Náměstí Winstona Churchilla
In 1999, a statue of the British statesman and wartime leader Sir Winston Churchill was unveiled by Margaret Thatcher in the square in Prague that has borne his name since the Velvet Revolution. Hunched and broad-shouldered, it captures all the brooding power of the man whose command of military affairs played such a major role in saving this part of Europe from Nazism. The work is perhaps more familiar to British visitors as an exact copy of the original 1976 statue by Ivor Roberts-Jones in London’s Parliament Square.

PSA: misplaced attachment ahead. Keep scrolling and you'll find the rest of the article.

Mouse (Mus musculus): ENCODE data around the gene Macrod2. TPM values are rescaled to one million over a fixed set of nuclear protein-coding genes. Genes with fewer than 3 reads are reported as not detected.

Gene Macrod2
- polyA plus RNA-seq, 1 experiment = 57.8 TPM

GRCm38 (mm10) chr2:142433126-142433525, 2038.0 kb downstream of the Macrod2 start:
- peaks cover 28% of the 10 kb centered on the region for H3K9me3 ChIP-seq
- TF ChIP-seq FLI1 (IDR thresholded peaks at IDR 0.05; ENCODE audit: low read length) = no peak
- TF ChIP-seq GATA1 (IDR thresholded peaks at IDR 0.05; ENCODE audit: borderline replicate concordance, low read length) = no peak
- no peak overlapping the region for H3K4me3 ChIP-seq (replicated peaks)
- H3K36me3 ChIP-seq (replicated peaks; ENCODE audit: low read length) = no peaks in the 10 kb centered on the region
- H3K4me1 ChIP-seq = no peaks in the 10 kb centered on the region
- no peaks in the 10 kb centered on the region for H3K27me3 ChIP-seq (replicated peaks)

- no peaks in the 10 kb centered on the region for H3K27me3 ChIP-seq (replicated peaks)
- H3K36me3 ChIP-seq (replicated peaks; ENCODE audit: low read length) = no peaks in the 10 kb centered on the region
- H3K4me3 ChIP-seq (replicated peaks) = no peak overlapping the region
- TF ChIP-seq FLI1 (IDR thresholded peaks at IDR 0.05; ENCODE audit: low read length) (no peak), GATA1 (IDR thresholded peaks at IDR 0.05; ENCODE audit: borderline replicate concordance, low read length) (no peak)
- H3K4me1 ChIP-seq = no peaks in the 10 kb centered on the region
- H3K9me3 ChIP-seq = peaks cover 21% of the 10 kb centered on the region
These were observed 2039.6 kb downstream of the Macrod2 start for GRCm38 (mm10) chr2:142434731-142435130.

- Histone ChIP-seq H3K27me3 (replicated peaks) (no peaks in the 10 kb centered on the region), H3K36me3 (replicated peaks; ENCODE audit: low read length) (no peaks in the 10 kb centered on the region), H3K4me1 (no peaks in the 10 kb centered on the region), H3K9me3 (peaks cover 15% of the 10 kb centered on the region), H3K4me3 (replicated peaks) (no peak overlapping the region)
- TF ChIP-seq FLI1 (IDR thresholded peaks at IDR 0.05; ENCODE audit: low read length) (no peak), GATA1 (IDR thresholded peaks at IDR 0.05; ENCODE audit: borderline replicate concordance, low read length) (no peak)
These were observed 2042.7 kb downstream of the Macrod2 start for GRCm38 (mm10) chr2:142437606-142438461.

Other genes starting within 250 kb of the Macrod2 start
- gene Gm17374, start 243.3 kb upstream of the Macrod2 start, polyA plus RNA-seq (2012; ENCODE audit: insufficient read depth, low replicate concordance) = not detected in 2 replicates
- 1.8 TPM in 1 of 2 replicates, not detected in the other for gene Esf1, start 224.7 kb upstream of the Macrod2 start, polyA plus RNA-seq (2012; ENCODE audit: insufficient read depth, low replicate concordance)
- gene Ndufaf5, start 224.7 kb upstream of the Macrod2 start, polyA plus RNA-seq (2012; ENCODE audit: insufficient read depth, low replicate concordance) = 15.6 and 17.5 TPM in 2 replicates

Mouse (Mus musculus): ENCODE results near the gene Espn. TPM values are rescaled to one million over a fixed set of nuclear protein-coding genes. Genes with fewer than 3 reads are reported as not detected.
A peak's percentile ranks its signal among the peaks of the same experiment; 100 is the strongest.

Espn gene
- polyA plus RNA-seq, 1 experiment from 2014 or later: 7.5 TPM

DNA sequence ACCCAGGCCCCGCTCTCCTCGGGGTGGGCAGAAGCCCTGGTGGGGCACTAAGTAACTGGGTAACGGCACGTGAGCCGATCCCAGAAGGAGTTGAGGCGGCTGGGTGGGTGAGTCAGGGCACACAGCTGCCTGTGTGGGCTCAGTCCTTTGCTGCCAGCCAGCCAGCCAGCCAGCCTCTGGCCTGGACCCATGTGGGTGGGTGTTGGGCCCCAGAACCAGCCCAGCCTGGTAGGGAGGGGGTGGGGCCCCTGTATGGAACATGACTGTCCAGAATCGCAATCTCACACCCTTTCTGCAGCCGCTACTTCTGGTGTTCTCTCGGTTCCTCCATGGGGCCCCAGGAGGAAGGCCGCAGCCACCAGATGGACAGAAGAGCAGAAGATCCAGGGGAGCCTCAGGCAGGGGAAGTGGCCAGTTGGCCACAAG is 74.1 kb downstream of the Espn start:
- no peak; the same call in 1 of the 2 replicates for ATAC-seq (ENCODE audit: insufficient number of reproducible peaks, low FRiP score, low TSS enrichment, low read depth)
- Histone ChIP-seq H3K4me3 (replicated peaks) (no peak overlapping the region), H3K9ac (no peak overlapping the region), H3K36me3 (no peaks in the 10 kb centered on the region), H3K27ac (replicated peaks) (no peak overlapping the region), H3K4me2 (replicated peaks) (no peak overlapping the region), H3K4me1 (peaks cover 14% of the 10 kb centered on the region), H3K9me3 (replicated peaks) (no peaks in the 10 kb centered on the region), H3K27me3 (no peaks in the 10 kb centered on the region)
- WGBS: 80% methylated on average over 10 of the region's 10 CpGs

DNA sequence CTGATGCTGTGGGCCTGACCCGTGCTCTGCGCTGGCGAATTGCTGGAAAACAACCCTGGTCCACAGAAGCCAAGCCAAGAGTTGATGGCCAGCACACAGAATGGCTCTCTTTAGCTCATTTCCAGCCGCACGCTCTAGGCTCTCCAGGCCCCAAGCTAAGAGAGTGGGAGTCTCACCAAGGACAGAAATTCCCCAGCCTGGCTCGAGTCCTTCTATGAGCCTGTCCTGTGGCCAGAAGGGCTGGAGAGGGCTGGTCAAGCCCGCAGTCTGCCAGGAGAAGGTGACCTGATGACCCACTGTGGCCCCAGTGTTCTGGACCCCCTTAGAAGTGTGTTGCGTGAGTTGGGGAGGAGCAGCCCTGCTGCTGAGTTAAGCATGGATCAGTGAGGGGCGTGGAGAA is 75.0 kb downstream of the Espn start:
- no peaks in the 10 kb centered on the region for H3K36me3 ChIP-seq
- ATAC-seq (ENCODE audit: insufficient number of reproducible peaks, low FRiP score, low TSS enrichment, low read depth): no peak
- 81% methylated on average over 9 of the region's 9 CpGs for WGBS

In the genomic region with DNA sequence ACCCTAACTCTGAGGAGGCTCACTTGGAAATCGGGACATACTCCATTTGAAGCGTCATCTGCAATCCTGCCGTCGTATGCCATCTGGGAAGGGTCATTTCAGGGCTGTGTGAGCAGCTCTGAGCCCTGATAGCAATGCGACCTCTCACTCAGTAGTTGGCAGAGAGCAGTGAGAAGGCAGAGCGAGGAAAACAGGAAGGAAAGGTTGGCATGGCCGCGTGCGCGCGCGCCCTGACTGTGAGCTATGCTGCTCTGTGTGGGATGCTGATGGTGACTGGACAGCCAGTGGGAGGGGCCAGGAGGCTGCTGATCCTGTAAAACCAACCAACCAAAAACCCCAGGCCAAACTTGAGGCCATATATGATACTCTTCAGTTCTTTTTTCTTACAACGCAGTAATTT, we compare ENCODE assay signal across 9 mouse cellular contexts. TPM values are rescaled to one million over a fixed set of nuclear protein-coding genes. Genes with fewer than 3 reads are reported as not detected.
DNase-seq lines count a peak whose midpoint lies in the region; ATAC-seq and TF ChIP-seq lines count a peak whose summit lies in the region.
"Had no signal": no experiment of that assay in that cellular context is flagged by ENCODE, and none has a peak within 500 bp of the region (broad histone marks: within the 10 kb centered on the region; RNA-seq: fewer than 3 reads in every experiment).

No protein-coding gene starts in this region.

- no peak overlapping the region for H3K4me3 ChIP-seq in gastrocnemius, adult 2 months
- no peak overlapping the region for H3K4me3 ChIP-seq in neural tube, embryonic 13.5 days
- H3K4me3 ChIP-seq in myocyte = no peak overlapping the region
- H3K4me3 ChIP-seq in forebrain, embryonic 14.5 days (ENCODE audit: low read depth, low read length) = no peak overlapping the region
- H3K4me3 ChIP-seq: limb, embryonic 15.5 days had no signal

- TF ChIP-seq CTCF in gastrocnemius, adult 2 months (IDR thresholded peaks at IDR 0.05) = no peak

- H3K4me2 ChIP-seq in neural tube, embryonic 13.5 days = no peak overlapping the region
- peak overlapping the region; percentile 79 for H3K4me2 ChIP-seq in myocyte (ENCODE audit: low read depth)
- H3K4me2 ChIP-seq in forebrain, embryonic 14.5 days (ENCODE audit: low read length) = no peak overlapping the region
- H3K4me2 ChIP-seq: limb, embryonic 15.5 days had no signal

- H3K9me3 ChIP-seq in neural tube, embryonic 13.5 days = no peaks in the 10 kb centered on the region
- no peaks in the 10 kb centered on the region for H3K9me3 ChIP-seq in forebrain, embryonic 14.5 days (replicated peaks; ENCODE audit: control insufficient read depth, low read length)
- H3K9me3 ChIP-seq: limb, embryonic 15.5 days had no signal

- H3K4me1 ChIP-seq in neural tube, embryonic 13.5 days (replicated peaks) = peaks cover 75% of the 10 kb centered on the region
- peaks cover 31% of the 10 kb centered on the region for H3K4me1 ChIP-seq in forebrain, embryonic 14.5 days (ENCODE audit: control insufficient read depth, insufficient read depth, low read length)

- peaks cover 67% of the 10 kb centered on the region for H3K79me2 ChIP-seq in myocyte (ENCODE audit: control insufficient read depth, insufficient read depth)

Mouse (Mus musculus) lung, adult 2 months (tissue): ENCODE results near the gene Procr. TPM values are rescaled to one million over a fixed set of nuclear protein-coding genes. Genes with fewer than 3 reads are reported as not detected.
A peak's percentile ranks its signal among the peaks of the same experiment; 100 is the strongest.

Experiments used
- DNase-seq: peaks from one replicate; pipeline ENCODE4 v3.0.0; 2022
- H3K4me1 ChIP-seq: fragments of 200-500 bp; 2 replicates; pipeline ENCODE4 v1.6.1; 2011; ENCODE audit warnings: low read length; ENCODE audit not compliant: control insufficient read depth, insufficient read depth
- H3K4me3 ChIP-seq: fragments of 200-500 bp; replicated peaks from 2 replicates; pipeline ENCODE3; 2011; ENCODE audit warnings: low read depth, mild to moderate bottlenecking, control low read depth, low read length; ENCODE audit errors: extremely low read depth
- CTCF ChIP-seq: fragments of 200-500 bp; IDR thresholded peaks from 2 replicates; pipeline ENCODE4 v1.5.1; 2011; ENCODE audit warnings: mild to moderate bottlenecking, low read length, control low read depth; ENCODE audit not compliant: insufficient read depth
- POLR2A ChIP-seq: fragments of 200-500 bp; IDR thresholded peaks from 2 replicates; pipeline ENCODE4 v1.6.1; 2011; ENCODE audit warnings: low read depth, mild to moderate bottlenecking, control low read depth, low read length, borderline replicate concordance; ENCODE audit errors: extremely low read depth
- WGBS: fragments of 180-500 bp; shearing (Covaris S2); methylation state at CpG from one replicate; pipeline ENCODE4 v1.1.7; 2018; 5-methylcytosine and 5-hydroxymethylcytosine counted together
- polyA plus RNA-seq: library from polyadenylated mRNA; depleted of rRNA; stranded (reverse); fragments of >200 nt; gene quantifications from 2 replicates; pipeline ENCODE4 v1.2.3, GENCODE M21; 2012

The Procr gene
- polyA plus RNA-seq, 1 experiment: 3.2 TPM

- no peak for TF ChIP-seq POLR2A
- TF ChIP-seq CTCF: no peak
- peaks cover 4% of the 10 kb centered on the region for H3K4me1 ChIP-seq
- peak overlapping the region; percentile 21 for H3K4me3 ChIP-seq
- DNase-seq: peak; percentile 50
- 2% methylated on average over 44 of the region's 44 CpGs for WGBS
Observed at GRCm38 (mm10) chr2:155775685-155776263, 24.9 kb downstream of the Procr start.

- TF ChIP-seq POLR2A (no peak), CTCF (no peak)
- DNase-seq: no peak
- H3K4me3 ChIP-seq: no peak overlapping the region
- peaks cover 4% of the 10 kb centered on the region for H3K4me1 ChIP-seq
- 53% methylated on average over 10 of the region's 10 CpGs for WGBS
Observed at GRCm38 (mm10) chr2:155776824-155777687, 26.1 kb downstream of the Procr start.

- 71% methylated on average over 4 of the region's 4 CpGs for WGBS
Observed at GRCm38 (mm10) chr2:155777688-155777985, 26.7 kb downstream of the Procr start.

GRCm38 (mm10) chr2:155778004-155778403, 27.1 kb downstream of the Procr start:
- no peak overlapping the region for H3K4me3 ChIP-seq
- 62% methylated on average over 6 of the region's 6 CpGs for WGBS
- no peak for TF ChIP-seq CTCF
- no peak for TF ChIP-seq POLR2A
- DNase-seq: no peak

The square itself was first conceived in 1934 as the home of the Institute of Pensions, the building which today (as Trade Union House) still dominates its eastern side. Constructed on the site of a former gasworks, this functionalist block was considered one of the most cutting-edge buildings of its time, its reinforced concrete core lightened by the use of exterior white ceramic tiling, and the interior fitted out with the latest technologies including air-conditioning. It is particularly noteworthy that the architects Karel Honzík and Josef Havlíček – both members of the avant-garde ‘Devětsil’ group – were both in their early thirties at the time.